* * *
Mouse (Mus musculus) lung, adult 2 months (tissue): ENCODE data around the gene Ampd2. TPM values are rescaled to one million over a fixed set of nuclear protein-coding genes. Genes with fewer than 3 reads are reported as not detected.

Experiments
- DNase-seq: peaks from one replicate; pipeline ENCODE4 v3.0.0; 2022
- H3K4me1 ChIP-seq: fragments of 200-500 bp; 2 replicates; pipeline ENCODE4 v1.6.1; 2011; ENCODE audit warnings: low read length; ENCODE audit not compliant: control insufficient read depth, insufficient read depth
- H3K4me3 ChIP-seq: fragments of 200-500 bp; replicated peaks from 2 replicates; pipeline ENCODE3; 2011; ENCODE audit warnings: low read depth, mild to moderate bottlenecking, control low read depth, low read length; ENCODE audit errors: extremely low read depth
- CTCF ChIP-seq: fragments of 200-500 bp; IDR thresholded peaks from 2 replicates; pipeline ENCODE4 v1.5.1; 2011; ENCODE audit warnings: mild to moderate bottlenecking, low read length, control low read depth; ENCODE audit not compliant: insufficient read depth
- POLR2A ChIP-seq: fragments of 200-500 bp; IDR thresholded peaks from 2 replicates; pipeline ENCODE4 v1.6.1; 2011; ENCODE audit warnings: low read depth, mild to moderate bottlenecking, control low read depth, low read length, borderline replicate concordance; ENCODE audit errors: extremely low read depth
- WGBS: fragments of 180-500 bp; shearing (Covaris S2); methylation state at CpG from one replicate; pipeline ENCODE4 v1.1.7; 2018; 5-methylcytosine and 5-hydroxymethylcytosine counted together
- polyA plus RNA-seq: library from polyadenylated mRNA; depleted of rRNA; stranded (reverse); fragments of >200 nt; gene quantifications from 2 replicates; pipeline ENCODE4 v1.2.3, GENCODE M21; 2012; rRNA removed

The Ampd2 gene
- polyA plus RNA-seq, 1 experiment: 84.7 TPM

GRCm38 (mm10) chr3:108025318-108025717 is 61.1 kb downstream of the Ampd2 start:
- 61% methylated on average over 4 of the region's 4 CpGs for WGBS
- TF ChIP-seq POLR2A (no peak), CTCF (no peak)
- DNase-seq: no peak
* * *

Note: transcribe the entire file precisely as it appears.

Mouse (Mus musculus) lung, adult 2 months (tissue): ENCODE data around the gene Ampd2. TPM values are rescaled to one million over a fixed set of nuclear protein-coding genes. Genes with fewer than 3 reads are reported as not detected.

Experiments
- DNase-seq: peaks from one replicate; pipeline ENCODE4 v3.0.0; 2022
- H3K4me1 ChIP-seq: fragments of 200-500 bp; 2 replicates; pipeline ENCODE4 v1.6.1; 2011; ENCODE audit warnings: low read length; ENCODE audit not compliant: control insufficient read depth, insufficient read depth
- H3K4me3 ChIP-seq: fragments of 200-500 bp; replicated peaks from 2 replicates; pipeline ENCODE3; 2011; ENCODE audit warnings: low read depth, mild to moderate bottlenecking, control low read depth, low read length; ENCODE audit errors: extremely low read depth
- CTCF ChIP-seq: fragments of 200-500 bp; IDR thresholded peaks from 2 replicates; pipeline ENCODE4 v1.5.1; 2011; ENCODE audit warnings: mild to moderate bottlenecking, low read length, control low read depth; ENCODE audit not compliant: insufficient read depth
- POLR2A ChIP-seq: fragments of 200-500 bp; IDR thresholded peaks from 2 replicates; pipeline ENCODE4 v1.6.1; 2011; ENCODE audit warnings: low read depth, mild to moderate bottlenecking, control low read depth, low read length, borderline replicate concordance; ENCODE audit errors: extremely low read depth
- WGBS: fragments of 180-500 bp; shearing (Covaris S2); methylation state at CpG from one replicate; pipeline ENCODE4 v1.1.7; 2018; 5-methylcytosine and 5-hydroxymethylcytosine counted together
- polyA plus RNA-seq: library from polyadenylated mRNA; depleted of rRNA; stranded (reverse); fragments of >200 nt; gene quantifications from 2 replicates; pipeline ENCODE4 v1.2.3, GENCODE M21; 2012; rRNA removed

The Ampd2 gene
- polyA plus RNA-seq, 1 experiment: 84.7 TPM

GRCm38 (mm10) chr3:108025318-108025717 is 61.1 kb downstream of the Ampd2 start:
- 61% methylated on average over 4 of the region's 4 CpGs for WGBS
- TF ChIP-seq POLR2A (no peak), CTCF (no peak)
- DNase-seq: no peak